University of Gothenburg

Room 501: Projects space

Exhibition, 20/11 - 25/11

Venue: HDK

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Room 501: Projects space


During Open Week, Room 501 in HDK will host the projects space. The projects space will present a variety of works and publications from graduates and researchers within Gothenburg University and beyond. Central to the project space will be a discursive structure that allows the venue to continue to be a bookable space for events and classes during Open Week.


ROOM 501: Projects Space exhibitors include: Emelie Röndahl & Klara Bothén.

Rya Weaving: Where does the picture start? by Emelie Röndahl
Rya Weaving: Where does the picture start? is the current title of my PhD project in Crafts. The project is structured around my woven works, made at HDK as well as in my studio space where I live outside of Göteborg. The series I call Serial Babies is the project started within the research project. This project depicts just one picture, multiplied in a sequence, with small differences.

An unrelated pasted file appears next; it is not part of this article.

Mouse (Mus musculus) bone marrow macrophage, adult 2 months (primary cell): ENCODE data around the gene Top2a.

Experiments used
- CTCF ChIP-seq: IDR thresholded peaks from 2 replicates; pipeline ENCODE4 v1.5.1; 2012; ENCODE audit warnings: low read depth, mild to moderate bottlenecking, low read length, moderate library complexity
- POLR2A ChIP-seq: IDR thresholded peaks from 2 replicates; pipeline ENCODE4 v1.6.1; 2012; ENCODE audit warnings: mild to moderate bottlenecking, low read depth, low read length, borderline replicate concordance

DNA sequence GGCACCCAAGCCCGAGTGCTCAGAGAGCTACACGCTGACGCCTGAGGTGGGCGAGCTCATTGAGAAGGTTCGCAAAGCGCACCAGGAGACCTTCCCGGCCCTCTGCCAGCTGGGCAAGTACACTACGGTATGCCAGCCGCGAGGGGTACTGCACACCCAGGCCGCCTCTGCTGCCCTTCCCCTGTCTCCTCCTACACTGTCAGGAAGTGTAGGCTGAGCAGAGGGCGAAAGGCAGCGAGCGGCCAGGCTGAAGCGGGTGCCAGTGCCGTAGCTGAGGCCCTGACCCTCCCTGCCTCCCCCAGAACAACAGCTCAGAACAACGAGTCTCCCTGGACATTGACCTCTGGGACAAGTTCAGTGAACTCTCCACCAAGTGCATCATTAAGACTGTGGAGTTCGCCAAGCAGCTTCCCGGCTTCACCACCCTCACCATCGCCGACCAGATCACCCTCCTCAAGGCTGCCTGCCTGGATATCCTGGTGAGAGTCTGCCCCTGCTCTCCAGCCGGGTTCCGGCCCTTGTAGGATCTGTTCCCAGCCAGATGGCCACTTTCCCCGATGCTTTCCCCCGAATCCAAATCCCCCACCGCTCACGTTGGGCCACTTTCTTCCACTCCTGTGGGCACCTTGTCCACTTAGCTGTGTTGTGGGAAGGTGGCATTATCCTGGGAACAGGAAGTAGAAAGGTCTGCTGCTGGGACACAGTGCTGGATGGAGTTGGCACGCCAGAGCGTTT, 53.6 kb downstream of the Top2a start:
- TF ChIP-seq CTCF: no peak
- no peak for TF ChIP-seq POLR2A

The tapestries are all in same size made from the same materials, tracing lines from the same cartoon attached under the warp. Differences depend on my artistic decisions. This part of my research project explores the topics of serial repetition, dislocation, manipulation, visual understanding, translations, pixels, and how we see.

The works I am weaving are from an enlarged 1950’s “bokmärke”, a collectable card, originally made for young girls to swop in schoolyards, depicting a child. My technique – the traditional woven rya, is the fluffiest of all woven techniques.

The Invocation of X by Klara Bothén
The Invocation of X is based in domestic textile handicrafts, and delves into alternative perceptions of history, craft and agency, and the shared matrix of the textile and the digital. It is all filtered through a sampler book: a collection of cross stitch symbols. The book is used to explore how its imagery constitutes a textile language – a mode of communication that has been superseded by the written word. The cross stitch language is a hidden code. I am processing the code digitally, and the small stitches are magnified into patchwork pixels. My aim is to explore how textile handicrafts can be used to transgress borders: in this case, the ideological division between domestic and public space.

Photo credits: Ian Hobbs



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